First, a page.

This dual-language edition features an informative introduction and ample footnotes, making it not only a pleasure to read but also a valuable learning and teaching aid for students and teachers of Spanish literature.
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Product Details

  • ISBN-13: 9780486445052
  • Publisher: Dover Publications
  • Publication date: 1/12/2006
  • Language: Spanish
  • Series: Dover Dual Language Spanish Series
  • Edition description: Bilingual
  • Pages: 240
  • Sales rank: 1,303,984
  • Product dimensions: 5.30 (w) x 8.40 (h) x 0.50 (d)

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Spanish Stories of the Late Nineteenth Century Cuentos españoles de fines del siglo XIX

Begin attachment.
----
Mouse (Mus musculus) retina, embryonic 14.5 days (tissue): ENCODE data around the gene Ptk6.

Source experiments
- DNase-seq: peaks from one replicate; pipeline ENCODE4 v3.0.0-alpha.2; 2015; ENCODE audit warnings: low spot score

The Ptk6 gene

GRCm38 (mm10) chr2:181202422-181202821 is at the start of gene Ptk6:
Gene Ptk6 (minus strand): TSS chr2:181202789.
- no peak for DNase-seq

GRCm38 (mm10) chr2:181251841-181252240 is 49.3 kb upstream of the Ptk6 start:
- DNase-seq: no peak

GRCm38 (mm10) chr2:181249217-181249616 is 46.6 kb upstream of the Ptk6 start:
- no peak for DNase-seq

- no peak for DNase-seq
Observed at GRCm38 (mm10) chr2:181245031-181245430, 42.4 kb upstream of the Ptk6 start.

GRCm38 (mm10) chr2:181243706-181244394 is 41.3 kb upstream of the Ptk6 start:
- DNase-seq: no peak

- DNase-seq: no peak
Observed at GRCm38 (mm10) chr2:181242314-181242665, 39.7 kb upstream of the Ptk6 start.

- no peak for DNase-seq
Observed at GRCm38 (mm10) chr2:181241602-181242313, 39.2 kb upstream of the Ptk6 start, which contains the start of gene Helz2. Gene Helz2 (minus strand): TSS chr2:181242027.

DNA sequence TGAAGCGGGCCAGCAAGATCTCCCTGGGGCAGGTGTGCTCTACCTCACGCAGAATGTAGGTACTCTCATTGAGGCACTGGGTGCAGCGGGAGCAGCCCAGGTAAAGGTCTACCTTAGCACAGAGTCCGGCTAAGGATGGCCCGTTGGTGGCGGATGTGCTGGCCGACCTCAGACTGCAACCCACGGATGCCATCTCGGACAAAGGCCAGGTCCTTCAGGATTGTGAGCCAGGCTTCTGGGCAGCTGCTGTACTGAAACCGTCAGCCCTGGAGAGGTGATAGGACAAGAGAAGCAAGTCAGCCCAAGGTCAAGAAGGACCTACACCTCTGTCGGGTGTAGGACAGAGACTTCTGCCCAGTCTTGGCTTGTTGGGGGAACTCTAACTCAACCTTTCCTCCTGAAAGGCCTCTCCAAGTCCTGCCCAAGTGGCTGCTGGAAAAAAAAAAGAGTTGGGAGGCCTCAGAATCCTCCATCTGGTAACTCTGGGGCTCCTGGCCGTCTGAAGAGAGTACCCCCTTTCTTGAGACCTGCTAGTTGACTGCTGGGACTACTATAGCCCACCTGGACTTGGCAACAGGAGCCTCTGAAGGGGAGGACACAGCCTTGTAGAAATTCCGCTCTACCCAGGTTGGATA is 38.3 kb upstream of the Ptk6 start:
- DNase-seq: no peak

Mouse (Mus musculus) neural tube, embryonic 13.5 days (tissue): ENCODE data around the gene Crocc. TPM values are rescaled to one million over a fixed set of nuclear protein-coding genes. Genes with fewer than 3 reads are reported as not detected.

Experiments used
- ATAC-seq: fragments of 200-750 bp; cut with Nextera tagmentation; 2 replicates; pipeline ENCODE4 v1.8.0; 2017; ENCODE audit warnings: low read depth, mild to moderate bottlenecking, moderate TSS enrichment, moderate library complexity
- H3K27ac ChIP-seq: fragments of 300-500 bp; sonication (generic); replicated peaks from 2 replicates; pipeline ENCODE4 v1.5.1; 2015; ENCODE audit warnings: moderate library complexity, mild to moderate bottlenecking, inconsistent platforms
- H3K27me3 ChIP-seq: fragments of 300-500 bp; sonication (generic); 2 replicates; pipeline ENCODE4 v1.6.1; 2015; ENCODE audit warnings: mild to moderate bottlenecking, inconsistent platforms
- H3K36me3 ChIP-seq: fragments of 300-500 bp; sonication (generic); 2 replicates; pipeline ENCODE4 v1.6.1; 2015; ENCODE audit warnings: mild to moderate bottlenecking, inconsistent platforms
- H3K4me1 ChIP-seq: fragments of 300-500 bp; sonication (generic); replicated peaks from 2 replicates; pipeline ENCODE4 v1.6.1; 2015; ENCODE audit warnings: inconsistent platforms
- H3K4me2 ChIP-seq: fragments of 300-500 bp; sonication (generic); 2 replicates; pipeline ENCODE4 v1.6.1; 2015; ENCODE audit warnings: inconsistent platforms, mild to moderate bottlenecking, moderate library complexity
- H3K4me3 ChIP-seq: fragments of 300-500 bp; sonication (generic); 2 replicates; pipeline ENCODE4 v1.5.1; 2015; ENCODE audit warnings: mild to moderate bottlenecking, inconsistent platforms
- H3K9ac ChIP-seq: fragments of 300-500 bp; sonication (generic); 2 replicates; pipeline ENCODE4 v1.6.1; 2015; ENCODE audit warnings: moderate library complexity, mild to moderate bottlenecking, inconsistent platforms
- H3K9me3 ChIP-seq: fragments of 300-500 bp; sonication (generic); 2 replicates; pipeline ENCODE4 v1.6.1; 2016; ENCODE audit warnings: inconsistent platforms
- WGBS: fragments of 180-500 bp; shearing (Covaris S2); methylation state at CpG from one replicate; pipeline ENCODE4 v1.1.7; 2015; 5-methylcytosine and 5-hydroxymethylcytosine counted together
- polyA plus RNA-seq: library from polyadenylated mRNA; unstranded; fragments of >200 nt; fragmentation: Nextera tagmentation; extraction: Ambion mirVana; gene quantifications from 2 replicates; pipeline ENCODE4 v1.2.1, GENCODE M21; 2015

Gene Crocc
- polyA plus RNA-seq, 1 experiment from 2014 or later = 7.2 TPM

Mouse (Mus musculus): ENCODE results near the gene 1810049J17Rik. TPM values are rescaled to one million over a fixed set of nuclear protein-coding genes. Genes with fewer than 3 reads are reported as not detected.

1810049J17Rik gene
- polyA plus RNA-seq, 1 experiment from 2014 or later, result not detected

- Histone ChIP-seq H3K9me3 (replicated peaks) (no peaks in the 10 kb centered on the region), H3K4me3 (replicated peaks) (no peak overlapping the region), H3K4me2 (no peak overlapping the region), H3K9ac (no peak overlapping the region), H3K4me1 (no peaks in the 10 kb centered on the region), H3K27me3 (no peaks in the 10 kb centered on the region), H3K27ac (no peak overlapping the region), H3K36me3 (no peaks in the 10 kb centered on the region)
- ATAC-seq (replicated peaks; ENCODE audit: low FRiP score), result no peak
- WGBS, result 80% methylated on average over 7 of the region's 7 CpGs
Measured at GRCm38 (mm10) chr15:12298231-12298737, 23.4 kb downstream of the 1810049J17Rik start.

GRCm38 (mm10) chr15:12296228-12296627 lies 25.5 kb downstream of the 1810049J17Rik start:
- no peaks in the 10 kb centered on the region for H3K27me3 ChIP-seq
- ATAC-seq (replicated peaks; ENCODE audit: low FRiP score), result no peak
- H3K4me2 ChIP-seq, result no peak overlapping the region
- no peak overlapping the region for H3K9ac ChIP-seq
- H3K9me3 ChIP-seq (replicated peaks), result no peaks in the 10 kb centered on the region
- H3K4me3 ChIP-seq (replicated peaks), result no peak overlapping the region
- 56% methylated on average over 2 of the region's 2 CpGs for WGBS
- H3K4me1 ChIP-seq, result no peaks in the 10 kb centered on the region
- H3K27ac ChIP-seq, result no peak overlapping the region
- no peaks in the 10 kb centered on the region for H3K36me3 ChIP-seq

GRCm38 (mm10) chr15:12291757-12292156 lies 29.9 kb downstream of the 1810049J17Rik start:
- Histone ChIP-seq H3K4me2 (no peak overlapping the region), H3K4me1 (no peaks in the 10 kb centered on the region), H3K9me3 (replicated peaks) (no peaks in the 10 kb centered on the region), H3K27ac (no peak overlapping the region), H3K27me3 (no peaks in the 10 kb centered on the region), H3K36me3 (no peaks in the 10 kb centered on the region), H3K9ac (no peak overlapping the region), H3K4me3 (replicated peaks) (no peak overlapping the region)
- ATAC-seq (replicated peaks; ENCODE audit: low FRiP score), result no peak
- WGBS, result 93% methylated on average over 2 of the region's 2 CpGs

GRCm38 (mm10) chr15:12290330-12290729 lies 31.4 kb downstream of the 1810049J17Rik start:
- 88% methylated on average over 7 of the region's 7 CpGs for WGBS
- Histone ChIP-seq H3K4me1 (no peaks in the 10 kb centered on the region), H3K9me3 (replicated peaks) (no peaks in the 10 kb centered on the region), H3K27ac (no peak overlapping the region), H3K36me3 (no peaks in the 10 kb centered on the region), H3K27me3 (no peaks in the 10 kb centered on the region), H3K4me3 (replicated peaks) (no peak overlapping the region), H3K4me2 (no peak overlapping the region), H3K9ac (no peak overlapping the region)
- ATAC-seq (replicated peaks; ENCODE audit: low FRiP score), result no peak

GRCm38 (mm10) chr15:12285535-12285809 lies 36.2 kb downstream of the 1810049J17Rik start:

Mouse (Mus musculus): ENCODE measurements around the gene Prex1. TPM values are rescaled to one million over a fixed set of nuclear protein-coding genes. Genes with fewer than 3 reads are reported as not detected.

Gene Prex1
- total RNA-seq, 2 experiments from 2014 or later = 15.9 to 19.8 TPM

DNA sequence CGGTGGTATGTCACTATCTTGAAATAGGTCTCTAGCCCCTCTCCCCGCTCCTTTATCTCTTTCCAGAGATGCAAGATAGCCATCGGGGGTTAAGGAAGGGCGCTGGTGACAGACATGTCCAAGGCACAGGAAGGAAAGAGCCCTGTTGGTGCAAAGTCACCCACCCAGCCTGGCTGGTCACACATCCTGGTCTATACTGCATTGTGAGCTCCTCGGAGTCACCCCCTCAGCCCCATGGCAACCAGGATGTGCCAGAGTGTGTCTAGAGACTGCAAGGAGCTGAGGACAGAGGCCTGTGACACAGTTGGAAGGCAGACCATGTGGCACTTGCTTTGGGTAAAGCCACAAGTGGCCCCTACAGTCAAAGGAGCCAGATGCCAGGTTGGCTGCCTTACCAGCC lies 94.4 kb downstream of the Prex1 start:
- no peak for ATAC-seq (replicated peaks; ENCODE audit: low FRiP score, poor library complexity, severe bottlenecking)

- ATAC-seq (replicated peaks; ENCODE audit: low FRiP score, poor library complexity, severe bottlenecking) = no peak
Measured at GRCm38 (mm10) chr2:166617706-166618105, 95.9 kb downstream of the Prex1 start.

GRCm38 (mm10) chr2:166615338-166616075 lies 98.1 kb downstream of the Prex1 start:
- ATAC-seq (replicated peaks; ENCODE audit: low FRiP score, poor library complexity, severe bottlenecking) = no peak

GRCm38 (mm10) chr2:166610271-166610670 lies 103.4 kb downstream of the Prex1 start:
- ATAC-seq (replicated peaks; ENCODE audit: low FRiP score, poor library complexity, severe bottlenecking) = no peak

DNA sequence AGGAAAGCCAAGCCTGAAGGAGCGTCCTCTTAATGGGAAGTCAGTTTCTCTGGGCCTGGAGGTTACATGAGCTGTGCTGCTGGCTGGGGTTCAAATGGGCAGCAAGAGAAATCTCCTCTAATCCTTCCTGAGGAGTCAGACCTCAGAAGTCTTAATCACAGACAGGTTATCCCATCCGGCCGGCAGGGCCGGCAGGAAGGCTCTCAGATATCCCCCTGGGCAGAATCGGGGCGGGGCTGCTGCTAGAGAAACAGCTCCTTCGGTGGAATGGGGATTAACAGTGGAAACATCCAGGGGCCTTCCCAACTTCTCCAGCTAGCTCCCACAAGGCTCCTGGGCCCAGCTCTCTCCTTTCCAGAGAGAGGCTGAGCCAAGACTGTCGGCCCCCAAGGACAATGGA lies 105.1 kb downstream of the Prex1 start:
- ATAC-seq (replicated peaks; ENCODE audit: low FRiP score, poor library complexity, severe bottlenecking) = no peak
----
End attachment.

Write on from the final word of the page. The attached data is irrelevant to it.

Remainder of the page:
A Dual-Language Book


By STANLEY APPELBAUM

Dover Publications, Inc.

Copyright © 2006 Dover Publications, Inc.
All rights reserved.
ISBN: 978-0-486-12068-3



CHAPTER 1

JUAN VALERA

El Hechicero


El castillo estaba en la cumbre del cerro; y, aunque en lo exterior parecía semiarruinado, se decía que en lo interior tenía aún muy elegante y cómoda vivienda, si bien poco espaciosa.

Nadie se atrevía a vivir allí, sin duda por el terror que causaba lo que del castillo se refería.

Hacía siglos que había vivido en él un tirano cruel, el poderoso Hechicero. Con sus malas artes había logrado prolongar su vida mucho más allá del término que suele conceder la naturaleza a los seres humanos.